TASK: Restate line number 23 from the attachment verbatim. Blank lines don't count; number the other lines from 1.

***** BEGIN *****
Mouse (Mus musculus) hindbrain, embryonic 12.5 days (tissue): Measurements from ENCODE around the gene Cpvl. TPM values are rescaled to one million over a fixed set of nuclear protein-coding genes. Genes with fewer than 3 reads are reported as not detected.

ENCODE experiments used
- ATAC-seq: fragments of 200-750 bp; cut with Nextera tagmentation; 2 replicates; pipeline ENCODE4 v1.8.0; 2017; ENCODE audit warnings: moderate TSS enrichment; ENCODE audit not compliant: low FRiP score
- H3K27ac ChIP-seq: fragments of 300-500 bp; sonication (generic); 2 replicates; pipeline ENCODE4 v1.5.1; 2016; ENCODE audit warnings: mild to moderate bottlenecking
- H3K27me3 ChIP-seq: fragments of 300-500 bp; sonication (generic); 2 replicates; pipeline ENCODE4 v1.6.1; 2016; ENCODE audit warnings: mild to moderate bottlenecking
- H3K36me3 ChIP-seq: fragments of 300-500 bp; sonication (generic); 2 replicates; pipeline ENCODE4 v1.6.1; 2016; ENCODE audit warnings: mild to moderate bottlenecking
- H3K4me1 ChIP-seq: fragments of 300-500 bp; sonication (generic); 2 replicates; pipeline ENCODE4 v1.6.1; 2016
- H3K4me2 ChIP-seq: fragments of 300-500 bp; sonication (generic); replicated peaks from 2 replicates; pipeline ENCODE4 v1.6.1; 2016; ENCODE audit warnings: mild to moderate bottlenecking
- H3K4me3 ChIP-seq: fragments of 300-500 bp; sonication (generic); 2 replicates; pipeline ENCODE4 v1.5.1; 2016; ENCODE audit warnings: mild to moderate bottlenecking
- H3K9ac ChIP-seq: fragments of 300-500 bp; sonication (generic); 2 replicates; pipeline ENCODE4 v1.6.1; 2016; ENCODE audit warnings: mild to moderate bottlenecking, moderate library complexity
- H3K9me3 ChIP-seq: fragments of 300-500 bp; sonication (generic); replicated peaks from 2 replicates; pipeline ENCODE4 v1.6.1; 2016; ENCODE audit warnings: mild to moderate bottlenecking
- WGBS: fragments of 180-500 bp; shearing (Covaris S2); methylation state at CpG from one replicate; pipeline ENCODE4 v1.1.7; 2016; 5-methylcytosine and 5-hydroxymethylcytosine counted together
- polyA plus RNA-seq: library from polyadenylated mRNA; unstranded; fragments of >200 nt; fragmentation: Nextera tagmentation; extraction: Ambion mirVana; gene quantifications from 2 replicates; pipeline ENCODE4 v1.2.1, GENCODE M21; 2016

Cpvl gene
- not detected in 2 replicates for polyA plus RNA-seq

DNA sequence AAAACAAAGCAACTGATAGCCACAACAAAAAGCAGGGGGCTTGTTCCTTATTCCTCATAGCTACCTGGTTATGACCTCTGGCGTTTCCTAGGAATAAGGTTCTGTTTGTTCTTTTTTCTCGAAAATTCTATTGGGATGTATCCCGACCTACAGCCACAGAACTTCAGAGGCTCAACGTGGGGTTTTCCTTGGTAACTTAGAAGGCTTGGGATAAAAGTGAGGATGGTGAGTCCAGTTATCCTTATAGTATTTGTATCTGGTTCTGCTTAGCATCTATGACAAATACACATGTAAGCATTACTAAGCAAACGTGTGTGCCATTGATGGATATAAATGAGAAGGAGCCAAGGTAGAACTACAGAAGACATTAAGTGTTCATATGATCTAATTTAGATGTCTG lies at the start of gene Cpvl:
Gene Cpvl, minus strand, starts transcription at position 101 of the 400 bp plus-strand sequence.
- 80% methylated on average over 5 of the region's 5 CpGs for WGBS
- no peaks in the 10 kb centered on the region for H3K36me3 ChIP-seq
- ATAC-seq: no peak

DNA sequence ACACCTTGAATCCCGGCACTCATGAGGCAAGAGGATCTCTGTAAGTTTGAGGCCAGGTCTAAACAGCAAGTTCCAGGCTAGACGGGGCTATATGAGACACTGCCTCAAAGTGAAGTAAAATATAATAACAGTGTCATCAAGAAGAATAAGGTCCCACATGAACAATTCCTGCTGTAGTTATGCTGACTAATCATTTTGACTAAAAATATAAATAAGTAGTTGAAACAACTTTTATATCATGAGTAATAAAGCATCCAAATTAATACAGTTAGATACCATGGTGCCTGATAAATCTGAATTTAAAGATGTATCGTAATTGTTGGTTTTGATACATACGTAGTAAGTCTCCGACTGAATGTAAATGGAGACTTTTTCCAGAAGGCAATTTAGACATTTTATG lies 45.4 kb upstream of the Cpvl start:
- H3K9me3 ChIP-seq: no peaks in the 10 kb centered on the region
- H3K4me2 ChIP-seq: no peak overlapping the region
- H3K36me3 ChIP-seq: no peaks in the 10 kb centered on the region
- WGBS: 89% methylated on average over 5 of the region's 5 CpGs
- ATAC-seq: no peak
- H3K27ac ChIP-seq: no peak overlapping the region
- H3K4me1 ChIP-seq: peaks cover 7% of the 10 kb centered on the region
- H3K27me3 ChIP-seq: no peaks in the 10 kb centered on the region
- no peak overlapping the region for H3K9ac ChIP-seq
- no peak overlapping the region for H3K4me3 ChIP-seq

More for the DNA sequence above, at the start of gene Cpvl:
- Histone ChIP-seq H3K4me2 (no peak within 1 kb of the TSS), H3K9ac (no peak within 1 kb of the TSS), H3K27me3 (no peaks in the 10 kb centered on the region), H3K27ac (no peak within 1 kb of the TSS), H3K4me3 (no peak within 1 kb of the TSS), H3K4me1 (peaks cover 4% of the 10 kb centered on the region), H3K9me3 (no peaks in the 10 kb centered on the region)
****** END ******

- H3K4me2 ChIP-seq: no peak overlapping the region